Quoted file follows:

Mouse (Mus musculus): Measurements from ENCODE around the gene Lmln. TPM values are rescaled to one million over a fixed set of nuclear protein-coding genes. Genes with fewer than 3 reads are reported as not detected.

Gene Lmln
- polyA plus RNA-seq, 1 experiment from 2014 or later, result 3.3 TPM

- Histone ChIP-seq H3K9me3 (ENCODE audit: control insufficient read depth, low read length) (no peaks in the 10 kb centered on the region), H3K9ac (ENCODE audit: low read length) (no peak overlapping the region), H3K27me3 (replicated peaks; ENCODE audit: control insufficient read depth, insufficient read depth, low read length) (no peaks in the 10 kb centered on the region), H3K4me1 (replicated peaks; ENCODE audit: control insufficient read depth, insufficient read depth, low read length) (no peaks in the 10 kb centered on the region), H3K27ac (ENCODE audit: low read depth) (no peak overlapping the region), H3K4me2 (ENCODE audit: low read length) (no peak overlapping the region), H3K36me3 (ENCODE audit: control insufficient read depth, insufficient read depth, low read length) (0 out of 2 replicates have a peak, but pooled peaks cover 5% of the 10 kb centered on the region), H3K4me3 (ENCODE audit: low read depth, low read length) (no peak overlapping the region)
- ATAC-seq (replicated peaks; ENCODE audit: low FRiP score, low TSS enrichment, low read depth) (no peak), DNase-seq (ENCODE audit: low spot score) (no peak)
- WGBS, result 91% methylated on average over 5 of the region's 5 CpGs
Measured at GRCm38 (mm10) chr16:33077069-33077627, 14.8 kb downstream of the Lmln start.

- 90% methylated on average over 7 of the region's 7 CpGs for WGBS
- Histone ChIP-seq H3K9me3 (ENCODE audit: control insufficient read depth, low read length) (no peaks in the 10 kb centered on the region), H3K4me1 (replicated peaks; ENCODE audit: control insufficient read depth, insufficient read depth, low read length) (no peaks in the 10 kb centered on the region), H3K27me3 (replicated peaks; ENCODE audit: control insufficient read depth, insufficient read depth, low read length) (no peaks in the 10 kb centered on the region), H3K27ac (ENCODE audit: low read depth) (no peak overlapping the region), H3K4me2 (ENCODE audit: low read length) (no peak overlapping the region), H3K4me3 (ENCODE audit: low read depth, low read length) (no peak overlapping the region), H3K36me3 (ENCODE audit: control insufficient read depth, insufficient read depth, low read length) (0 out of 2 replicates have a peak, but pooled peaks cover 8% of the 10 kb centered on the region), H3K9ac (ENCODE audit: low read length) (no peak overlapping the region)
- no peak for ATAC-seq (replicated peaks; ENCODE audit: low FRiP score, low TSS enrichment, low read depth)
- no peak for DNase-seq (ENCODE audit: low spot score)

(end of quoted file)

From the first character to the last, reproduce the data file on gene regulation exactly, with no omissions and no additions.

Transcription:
Mouse (Mus musculus): Measurements from ENCODE around the gene Lmln. TPM values are rescaled to one million over a fixed set of nuclear protein-coding genes. Genes with fewer than 3 reads are reported as not detected.

Gene Lmln
- polyA plus RNA-seq, 1 experiment from 2014 or later, result 3.3 TPM

- Histone ChIP-seq H3K9me3 (ENCODE audit: control insufficient read depth, low read length) (no peaks in the 10 kb centered on the region), H3K9ac (ENCODE audit: low read length) (no peak overlapping the region), H3K27me3 (replicated peaks; ENCODE audit: control insufficient read depth, insufficient read depth, low read length) (no peaks in the 10 kb centered on the region), H3K4me1 (replicated peaks; ENCODE audit: control insufficient read depth, insufficient read depth, low read length) (no peaks in the 10 kb centered on the region), H3K27ac (ENCODE audit: low read depth) (no peak overlapping the region), H3K4me2 (ENCODE audit: low read length) (no peak overlapping the region), H3K36me3 (ENCODE audit: control insufficient read depth, insufficient read depth, low read length) (0 out of 2 replicates have a peak, but pooled peaks cover 5% of the 10 kb centered on the region), H3K4me3 (ENCODE audit: low read depth, low read length) (no peak overlapping the region)
- ATAC-seq (replicated peaks; ENCODE audit: low FRiP score, low TSS enrichment, low read depth) (no peak), DNase-seq (ENCODE audit: low spot score) (no peak)
- WGBS, result 91% methylated on average over 5 of the region's 5 CpGs
Measured at GRCm38 (mm10) chr16:33077069-33077627, 14.8 kb downstream of the Lmln start.

- 90% methylated on average over 7 of the region's 7 CpGs for WGBS
- Histone ChIP-seq H3K9me3 (ENCODE audit: control insufficient read depth, low read length) (no peaks in the 10 kb centered on the region), H3K4me1 (replicated peaks; ENCODE audit: control insufficient read depth, insufficient read depth, low read length) (no peaks in the 10 kb centered on the region), H3K27me3 (replicated peaks; ENCODE audit: control insufficient read depth, insufficient read depth, low read length) (no peaks in the 10 kb centered on the region), H3K27ac (ENCODE audit: low read depth) (no peak overlapping the region), H3K4me2 (ENCODE audit: low read length) (no peak overlapping the region), H3K4me3 (ENCODE audit: low read depth, low read length) (no peak overlapping the region), H3K36me3 (ENCODE audit: control insufficient read depth, insufficient read depth, low read length) (0 out of 2 replicates have a peak, but pooled peaks cover 8% of the 10 kb centered on the region), H3K9ac (ENCODE audit: low read length) (no peak overlapping the region)
- no peak for ATAC-seq (replicated peaks; ENCODE audit: low FRiP score, low TSS enrichment, low read depth)
- no peak for DNase-seq (ENCODE audit: low spot score)